The Interior Routing Overlay Network (IRON)

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From: The IESG <>
To: IETF-Announce <>
Cc: RFC Editor <>
Subject: Document Action: 'The Intradomain Routing Overlay Network (IRON)' to Informational RFC (draft-templin-ironbis-12.txt)

The IESG has approved the following document:
- 'The Intradomain Routing Overlay Network (IRON)'
  (draft-templin-ironbis-12.txt) as Informational RFC

This document has been reviewed in the IETF but is not the product of an
IETF Working Group.

The IESG contact person is Ralph Droms.

A URL of this Internet Draft is:

Technical Summary

   Since large-scale Internetworks such as the public Internet must
   continue to support escalating growth due to increasing demand, it
   is clear that Autonomous Systems (ASes) must avoid injecting
   excessive de-aggregated prefixes into the interdomain routing
   system and instead mitigate de-aggregation internally.  This
   document proposes an Intradomain Routing Overlay Network (IRON)
   architecture that supports sustainable growth within interior
   routing domains while requiring no changes to end systems and no
   changes to the exterior routing system.  In addition to routing
   scaling, IRON further addresses other important issues including
   mobility management, mobile networks, multihoming, traffic
   engineering, NAT traversal and security.  While business
   considerations are an important determining factor for widespread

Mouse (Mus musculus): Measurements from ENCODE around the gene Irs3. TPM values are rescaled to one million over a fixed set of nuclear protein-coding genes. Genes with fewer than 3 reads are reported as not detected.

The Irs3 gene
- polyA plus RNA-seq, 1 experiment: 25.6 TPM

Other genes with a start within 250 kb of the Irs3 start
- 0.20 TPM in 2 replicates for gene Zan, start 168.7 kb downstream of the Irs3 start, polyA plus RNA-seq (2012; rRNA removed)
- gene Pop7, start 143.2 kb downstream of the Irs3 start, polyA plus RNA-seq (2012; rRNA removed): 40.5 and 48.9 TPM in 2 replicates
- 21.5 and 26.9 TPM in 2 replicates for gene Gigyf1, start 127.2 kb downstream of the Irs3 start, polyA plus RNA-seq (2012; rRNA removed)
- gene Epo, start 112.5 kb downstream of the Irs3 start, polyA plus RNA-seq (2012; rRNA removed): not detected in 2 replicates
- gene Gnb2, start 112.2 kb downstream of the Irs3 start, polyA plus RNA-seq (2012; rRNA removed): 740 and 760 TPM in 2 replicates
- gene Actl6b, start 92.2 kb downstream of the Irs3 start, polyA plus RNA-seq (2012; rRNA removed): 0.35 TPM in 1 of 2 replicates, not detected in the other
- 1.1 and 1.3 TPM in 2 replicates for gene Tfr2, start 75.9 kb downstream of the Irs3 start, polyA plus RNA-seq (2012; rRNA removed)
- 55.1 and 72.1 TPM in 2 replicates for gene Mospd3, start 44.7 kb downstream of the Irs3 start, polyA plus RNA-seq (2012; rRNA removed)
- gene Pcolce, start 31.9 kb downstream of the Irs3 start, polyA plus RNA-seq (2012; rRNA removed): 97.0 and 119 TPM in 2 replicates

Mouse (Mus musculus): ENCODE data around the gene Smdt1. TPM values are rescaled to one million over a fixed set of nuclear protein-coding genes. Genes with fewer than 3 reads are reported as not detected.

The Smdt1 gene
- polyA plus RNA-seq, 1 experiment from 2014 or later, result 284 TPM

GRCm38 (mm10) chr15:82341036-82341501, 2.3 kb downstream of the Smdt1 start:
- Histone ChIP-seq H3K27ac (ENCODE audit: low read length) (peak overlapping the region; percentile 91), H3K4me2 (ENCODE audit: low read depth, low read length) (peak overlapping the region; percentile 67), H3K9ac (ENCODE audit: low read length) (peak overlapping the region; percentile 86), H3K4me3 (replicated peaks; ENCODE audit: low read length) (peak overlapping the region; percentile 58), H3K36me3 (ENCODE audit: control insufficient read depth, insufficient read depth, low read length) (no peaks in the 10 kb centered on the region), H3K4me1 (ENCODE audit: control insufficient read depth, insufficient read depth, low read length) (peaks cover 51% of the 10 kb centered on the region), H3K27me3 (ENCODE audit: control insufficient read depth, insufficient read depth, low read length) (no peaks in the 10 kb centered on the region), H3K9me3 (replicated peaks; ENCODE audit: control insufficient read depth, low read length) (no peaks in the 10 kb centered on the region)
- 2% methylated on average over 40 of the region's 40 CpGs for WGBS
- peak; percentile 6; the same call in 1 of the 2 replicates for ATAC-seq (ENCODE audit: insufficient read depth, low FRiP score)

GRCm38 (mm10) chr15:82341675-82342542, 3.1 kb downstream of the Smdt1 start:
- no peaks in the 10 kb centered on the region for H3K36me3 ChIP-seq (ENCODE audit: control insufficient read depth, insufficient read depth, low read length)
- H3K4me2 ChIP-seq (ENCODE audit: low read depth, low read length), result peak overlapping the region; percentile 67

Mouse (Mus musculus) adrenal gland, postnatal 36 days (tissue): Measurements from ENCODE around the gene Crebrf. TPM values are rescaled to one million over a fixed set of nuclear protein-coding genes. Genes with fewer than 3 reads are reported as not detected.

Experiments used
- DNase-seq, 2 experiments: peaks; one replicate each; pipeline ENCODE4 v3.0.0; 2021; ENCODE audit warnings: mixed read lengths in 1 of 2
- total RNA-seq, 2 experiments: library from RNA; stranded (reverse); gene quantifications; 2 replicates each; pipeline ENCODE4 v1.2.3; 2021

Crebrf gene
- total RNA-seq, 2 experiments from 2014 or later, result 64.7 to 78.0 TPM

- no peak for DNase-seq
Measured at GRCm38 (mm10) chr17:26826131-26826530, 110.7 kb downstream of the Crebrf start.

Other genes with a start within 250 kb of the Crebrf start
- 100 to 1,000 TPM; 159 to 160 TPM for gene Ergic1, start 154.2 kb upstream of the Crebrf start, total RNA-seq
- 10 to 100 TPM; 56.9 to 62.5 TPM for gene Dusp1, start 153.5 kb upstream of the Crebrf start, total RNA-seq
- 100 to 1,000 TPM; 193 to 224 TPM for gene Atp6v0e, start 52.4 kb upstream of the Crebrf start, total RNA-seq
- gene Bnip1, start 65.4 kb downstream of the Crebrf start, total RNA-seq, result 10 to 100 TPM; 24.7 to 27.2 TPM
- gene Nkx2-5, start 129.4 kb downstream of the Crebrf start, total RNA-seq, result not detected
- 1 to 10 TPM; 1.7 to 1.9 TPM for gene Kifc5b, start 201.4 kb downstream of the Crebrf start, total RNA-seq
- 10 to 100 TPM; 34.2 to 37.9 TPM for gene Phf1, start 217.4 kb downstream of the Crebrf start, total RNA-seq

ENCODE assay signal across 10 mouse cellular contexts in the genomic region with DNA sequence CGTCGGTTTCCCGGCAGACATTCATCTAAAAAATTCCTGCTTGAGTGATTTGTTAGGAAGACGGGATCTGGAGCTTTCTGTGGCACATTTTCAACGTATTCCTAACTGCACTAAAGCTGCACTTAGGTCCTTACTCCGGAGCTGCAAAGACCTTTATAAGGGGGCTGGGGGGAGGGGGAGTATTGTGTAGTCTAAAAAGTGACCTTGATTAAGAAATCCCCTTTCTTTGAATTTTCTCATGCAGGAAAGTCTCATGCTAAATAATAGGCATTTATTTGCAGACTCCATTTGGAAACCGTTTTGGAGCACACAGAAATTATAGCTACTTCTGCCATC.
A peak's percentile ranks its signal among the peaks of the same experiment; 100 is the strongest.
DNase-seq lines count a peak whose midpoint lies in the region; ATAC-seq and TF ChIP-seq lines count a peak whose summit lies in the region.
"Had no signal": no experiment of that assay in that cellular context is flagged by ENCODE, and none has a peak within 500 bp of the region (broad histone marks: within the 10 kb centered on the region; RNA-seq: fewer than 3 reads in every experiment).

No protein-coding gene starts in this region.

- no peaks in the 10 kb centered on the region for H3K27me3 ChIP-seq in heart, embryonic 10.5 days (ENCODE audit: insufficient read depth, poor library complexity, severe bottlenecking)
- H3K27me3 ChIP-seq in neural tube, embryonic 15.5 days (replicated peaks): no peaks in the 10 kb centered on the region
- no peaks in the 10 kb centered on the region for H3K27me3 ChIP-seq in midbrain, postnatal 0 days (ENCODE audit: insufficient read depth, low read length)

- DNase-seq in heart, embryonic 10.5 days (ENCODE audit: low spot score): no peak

adoption, they are out of scope for this document.

Working Group Summary

   This revises RFC 6179 which was published on the IRTF stream by the
   RRG.  Since then, IRON (which it describes) has also been discussed
   somewhat in the DMM/MEXT WG and I believe in the INTAREA.  It
   differs in architecture and underlying technology too much from
   Mobile IP in order to gain any traction with the DMM/MEXT
   participants, as that WG's charter has always been Mobile IP
   centric.  It is similar in some goals to work also being done in
   the LISP WG, however it also differs substantially from the LISP
   technology.  Since LISP is being done as Experimental, and it's
   well recognized that there are alternative approaches like ILNP
   (and IRON), this does not seem to pose a problem.  I do not believe
   there have every been very specific critical points raised against

Document Quality

   As this is an Informational document, and not a protocol spec, it
   isn't something that will be directly implemented.  Some parts of
   the IRON architecture, at least, have been implemented (e.g. SEAL
   in Linux), though I'm not aware that the full IRON architectural
   concepts have been deployed and operated with for any amount of


Wesley Eddy is the document shepherd and Ralph Droms is the
responsible area director.

RFC Editor Note

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